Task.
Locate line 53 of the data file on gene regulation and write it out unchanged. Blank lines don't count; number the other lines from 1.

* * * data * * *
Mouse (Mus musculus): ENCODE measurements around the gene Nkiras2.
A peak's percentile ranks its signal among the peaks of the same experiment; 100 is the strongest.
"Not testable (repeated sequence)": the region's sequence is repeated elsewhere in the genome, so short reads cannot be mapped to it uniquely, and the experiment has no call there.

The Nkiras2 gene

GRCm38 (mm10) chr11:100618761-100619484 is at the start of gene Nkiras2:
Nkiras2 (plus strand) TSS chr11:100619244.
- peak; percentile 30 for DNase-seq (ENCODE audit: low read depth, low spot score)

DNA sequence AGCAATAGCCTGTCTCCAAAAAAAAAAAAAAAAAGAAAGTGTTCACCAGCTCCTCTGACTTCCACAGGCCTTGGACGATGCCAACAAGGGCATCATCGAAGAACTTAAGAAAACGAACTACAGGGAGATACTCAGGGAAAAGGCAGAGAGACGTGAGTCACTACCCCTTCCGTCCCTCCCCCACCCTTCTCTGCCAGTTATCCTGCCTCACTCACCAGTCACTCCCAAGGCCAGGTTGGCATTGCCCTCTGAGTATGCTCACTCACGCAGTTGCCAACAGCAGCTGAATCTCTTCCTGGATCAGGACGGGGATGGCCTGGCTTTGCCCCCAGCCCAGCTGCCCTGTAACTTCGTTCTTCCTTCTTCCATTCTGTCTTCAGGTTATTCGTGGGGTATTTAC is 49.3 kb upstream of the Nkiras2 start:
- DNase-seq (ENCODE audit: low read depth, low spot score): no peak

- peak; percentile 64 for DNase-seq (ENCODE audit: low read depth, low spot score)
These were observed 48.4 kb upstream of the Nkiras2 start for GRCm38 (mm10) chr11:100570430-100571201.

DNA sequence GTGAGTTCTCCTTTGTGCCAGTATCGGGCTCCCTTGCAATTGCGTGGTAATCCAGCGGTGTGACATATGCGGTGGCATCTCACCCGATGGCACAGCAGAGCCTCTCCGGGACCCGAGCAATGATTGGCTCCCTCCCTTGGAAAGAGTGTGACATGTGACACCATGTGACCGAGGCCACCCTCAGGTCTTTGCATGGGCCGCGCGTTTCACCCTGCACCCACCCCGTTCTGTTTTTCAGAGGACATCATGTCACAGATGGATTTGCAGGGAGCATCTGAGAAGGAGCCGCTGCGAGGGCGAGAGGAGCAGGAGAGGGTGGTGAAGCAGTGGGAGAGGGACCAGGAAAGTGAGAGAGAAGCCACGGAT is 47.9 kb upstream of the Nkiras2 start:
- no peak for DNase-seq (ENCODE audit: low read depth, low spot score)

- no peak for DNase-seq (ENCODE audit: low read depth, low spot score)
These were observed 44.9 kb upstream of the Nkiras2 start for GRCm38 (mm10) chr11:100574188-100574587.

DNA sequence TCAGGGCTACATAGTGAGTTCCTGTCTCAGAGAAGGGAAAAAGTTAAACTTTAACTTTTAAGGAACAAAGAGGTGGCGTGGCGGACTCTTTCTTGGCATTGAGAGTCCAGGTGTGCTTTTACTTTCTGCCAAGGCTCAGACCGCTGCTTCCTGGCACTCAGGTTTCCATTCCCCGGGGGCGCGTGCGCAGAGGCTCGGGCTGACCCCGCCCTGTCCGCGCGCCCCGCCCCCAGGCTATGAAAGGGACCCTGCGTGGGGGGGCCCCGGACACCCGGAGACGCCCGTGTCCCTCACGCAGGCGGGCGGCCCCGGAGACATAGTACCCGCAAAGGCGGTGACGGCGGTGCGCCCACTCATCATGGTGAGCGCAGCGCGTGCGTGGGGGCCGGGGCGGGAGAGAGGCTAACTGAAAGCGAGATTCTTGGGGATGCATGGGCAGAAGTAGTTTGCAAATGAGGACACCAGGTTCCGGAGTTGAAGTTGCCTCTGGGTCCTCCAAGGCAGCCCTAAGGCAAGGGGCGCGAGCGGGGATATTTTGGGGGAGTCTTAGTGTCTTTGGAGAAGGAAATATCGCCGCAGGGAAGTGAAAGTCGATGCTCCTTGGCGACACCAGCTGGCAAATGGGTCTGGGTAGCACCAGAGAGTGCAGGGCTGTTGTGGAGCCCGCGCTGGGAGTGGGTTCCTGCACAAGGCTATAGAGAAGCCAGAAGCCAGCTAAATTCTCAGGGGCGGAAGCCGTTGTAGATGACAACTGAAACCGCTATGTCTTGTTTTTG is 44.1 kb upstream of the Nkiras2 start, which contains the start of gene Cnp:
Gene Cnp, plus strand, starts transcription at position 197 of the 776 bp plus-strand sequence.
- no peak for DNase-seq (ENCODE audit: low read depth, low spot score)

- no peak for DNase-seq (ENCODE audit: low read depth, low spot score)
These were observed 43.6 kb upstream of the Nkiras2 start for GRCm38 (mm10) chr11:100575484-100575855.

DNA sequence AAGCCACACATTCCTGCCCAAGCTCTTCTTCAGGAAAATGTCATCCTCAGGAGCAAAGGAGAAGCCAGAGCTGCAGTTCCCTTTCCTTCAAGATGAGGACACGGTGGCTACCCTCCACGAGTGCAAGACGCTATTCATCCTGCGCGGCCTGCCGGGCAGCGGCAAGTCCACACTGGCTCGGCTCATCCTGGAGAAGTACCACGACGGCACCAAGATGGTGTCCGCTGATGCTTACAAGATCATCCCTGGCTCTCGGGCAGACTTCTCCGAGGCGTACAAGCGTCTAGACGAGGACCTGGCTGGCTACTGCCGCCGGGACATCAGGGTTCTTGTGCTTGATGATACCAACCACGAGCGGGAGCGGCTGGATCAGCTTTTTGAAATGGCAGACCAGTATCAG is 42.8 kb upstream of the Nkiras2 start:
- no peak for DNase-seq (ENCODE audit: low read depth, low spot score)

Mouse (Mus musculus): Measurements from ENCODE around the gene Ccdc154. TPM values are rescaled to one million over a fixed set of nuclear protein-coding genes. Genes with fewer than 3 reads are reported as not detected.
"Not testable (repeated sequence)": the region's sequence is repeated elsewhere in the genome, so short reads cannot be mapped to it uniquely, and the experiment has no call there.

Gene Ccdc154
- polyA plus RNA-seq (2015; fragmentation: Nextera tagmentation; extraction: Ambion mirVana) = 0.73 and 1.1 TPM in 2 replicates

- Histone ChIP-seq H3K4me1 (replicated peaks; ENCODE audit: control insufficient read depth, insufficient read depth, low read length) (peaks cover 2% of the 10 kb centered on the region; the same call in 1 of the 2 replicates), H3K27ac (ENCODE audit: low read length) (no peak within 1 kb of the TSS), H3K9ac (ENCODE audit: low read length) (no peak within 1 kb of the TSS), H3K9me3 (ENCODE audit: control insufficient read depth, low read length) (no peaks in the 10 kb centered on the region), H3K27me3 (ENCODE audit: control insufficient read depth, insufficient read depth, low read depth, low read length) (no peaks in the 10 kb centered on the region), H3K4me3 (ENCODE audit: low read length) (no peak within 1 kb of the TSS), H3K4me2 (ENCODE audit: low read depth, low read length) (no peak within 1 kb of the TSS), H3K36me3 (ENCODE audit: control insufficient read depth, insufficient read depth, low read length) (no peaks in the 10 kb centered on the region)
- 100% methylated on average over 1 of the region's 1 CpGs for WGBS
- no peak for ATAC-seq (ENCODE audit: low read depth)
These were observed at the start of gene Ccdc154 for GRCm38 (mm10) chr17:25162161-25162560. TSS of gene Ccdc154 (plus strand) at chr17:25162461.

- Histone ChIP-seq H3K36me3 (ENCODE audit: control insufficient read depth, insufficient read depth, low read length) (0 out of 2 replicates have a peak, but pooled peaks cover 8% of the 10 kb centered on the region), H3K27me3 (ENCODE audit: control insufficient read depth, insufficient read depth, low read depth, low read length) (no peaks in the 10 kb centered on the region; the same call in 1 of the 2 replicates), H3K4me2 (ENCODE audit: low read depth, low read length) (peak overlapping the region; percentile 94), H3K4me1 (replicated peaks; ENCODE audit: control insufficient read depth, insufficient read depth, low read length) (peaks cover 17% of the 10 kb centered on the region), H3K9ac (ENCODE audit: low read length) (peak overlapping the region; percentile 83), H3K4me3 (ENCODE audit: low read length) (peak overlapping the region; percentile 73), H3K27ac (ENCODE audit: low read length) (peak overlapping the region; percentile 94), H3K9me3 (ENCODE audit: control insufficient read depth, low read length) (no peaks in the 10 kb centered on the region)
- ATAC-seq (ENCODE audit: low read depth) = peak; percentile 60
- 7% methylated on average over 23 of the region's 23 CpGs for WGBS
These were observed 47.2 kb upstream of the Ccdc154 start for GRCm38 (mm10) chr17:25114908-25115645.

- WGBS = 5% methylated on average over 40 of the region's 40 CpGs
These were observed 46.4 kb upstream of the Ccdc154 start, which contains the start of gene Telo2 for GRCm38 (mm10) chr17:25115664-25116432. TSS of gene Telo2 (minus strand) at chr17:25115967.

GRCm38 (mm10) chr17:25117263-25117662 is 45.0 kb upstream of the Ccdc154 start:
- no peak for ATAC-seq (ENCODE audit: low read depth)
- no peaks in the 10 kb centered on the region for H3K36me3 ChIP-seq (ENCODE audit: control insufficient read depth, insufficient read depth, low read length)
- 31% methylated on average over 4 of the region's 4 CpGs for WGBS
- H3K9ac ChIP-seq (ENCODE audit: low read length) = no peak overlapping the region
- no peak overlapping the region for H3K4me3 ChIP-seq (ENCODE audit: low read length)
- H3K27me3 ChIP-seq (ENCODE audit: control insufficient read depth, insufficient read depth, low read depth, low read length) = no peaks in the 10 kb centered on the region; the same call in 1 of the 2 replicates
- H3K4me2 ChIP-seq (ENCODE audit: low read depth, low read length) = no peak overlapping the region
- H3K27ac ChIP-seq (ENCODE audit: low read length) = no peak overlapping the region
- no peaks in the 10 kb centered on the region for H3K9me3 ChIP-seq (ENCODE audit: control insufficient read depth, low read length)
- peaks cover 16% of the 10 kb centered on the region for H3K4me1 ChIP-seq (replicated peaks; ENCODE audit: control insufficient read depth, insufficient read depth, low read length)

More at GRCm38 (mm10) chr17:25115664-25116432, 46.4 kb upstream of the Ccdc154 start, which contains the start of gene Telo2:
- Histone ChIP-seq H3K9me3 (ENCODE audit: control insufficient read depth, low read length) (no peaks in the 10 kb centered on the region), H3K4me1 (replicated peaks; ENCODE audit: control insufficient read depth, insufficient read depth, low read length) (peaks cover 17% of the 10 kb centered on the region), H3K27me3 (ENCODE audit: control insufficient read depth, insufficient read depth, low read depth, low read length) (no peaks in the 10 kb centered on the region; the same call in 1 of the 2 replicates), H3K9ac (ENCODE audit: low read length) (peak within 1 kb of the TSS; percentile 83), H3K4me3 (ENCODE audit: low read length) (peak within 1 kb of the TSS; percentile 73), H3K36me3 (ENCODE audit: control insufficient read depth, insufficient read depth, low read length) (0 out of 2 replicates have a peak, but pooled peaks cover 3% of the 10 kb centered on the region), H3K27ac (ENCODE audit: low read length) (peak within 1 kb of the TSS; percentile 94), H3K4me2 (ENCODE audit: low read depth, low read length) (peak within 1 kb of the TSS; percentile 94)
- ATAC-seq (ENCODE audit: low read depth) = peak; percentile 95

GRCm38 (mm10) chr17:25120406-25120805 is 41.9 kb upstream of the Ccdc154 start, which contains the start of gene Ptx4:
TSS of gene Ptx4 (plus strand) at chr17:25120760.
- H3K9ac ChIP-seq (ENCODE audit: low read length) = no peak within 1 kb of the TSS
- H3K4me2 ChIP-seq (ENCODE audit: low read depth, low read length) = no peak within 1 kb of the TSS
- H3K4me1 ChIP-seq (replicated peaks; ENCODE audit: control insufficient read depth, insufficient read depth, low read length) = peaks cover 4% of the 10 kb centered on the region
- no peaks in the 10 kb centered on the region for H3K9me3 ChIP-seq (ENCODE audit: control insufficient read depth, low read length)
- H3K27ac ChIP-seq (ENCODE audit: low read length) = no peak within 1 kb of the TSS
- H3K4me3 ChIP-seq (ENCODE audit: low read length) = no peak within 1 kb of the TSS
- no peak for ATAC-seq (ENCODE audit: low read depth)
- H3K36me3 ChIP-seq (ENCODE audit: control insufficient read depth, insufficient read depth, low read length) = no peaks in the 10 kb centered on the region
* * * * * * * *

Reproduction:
- H3K9ac ChIP-seq (ENCODE audit: low read length) = no peak within 1 kb of the TSS